Specific heat capacity

# Specific heat capacity

Work done on an object can raise its temperature. (This can be used to light fires by rubbing sticks together). These notes will explain the experimental approach to linking heat energy with temperature change.

# Early experiments

In 1798 Count Rumford performed the first conclusive experiment which demonstrated that heat energy appeared when work was done on an object. He was Bavaria's Minister of War at the time. One of his tasks was to supervise the manufacture of ammunition and cannon. The latter were made by boring large holes into cast brass. using horses as the energy source to drive the boring tool. Rumford observed that copious quantities of heat energy were produced in the process. For example, he surrounded one cannon with water and found that a single horse turning a blunt boring tool could do enough work to raise 12 kg of water from 0° C to 100° C in 2 hours, without apparently changing the brass. He concluded from his experiments that the amount of heat energy produced was proportional to the work done by the horse

Between 1843 and 1850 James Joule performed a number of experiments to find out how much work had to be done on a fixed mass of water to raise its temperature by 1°C. The diagram illustrates one of his pieces of apparatus, the work done by the falling weights was converted to heat energy in the water by churning it with paddles. He found that about 4200 J of work, regardless of how it was done, was sufficient to raise the temperature of 1 kg of water by 1° C.

From the earliest experiments it was obvious that the heat energy DQ generated by the work was linked to the temperature change DT by an equation of this form,

DQ is the heat energy given to an object (J)

m is the mass of the object (kg)

c is the specific heat capacity of the object (Jkg-1K-1)

DT is the temperature rise of the object (K)

The value of the specific heat capacity varies from one substance to another. It is the heat energy required to raise the temperature of 1kg of a substance by 1K. It is not a constant in fact, its value does vary with temperature but the variation is sufficiently small above temperatures of about 400K for its value to be precise enough for most applications.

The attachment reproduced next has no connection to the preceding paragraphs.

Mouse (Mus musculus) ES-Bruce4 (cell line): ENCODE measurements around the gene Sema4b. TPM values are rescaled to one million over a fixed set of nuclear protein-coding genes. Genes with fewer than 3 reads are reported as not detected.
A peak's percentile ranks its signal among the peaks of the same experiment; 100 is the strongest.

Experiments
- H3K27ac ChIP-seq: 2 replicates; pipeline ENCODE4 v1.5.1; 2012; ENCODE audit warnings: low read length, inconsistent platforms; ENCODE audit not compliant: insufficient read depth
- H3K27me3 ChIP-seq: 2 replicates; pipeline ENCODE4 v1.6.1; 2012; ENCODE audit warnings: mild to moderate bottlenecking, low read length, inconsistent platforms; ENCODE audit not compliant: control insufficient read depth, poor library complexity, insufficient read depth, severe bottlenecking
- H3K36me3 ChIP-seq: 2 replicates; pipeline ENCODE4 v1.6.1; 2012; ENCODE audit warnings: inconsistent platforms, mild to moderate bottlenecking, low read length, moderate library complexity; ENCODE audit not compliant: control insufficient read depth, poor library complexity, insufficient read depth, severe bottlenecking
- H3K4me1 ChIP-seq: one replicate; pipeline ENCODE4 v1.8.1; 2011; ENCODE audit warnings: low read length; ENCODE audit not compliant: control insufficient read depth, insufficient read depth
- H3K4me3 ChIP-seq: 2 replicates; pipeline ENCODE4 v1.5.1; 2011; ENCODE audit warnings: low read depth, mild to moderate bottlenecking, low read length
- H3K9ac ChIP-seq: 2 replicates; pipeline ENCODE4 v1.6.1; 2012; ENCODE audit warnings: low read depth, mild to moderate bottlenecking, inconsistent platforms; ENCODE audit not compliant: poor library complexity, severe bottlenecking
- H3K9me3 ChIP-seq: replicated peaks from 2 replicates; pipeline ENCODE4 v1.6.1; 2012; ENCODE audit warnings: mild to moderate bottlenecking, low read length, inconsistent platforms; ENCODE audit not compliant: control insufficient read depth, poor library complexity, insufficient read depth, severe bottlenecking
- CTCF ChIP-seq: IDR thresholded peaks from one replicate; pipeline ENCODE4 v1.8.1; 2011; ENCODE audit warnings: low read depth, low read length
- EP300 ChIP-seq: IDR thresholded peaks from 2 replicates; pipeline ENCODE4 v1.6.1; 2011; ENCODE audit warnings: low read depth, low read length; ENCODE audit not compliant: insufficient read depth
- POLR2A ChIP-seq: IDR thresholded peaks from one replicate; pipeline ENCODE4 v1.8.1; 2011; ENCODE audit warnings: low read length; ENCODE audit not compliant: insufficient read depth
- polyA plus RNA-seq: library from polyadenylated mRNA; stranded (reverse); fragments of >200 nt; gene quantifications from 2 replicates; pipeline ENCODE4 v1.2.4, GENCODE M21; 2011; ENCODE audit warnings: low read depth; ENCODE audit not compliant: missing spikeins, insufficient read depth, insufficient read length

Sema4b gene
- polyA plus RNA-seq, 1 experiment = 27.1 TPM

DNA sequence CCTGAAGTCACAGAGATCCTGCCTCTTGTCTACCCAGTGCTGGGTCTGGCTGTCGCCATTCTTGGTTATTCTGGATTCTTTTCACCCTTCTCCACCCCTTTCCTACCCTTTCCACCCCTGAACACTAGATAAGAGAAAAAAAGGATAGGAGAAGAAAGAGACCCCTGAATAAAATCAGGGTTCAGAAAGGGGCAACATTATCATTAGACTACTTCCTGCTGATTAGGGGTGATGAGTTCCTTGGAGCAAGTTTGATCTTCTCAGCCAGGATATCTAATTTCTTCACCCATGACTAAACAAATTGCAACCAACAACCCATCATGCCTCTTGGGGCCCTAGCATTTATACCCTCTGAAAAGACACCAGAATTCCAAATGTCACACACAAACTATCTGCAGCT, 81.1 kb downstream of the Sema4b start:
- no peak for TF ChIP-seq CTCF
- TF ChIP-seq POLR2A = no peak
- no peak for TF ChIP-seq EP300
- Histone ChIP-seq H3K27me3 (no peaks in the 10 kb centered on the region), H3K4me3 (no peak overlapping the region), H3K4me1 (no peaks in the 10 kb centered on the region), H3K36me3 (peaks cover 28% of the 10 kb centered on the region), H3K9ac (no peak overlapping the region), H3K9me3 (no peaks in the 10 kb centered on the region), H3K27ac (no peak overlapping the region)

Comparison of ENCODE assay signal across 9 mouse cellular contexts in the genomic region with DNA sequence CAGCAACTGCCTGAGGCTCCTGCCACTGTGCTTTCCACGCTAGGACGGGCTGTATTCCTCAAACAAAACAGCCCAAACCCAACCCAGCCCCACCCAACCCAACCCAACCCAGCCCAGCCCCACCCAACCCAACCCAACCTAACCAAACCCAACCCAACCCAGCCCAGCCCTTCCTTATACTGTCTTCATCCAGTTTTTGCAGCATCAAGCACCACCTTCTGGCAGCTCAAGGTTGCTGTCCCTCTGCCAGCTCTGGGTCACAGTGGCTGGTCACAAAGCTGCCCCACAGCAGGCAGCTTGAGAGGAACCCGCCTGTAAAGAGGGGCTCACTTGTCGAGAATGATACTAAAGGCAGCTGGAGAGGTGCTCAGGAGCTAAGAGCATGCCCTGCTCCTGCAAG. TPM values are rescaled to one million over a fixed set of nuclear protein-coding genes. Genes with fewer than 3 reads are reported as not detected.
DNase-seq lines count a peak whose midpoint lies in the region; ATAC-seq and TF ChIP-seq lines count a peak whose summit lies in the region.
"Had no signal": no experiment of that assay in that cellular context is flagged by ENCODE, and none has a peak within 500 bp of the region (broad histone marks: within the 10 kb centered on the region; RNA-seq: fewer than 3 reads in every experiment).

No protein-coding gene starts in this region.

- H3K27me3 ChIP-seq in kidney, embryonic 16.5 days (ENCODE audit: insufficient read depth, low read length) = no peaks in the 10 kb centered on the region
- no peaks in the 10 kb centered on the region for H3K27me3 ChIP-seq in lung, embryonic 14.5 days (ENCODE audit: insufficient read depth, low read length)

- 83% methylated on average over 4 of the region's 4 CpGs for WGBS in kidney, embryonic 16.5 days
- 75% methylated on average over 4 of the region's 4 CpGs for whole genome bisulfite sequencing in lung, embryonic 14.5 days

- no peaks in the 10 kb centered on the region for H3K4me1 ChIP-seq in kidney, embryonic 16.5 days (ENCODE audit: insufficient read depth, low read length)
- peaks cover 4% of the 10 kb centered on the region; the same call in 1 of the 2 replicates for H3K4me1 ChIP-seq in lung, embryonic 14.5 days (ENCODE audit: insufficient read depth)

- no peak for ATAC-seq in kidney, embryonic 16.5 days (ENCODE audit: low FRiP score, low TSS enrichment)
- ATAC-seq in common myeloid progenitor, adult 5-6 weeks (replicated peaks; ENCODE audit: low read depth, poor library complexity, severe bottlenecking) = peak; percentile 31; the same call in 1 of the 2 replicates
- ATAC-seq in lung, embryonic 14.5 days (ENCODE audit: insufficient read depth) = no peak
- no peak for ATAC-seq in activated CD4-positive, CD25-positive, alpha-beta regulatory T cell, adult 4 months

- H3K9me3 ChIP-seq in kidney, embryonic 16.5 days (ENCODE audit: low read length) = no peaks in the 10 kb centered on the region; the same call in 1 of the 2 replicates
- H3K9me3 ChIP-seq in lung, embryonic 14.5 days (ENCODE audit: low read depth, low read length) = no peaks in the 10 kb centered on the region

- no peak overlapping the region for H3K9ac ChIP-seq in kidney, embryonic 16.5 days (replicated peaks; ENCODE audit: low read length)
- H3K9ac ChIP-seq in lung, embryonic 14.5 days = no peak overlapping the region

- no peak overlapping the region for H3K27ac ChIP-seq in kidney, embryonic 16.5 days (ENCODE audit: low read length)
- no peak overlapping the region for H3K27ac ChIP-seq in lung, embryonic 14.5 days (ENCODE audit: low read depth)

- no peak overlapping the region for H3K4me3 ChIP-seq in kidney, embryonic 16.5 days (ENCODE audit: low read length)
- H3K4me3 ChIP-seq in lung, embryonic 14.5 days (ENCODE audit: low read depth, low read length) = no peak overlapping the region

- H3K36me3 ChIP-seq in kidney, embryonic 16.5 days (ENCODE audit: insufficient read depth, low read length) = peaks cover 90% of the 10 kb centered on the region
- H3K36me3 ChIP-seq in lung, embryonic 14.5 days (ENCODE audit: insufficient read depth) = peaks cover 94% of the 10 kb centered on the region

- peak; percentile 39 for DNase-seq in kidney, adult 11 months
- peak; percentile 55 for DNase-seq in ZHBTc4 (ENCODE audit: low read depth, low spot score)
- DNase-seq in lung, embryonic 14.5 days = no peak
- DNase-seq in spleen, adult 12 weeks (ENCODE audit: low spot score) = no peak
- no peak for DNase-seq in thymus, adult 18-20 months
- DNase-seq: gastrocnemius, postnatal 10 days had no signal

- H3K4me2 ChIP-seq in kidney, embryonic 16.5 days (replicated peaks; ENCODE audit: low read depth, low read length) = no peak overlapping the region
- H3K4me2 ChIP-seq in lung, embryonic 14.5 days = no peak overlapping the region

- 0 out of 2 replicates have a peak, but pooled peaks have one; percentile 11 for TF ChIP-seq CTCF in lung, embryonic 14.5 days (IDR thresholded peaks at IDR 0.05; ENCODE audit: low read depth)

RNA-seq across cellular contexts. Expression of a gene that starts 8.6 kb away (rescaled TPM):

# Modern experimental methods

To accurately measure the specific heat capacity of a substance several quantities need to be known.

·         amount of heat energy

·         temperature rise

·         mass of substance being heated

The most convenient way of calculating the heat energy input is to use an electrical heater and to measure the voltage and current, the power of the heater being given by .

The initial temperature T of the object is determined using a thermometer, the heater is then switched on for a time interval t. After the heater is switched off the final temperature T + DT is noted.

The metal block will lose heat energy to its surroundings as soon as its temperature is raised above the temperature of the surroundings.

What can be done to minimise heat loss by

a)      conduction

b)      convection

What will be the effect of energy losses be on the final temperature reached ? Should we expect an under or overestimate of c ?

If we record the cooling of the block after switching off the heater we can estimate the heat energy lost from the block during heating by measuring the temperature drop dT in a small time dt halfway down the cooling curve. The actual heat energy supplied can then be used to calculate a more accurate value of c.

# Data collection

 mass of aluminium cylinder m initial temperature T final temperature T + DT heater voltage V heater current I heating time t

# Data analysis

Calculate the heat energy supplied to the block

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Calculate a value for the specific heat capacity of aluminium

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Estimate the heat energy lost from the block during heating by measuring the temperature drop of the block for the same time period that the heater was switched on for about ten minutes after you have switched off the heater.

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Finally calculate the actual heat energy delivered to the block during heating and recalculate a more accurate value for the specific heat capacity of aluminium.

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There is one major source of error in this experiment to measure the specific heat capacity of aluminium, which has not been considered. What is this source of error and how should it be minimised ?

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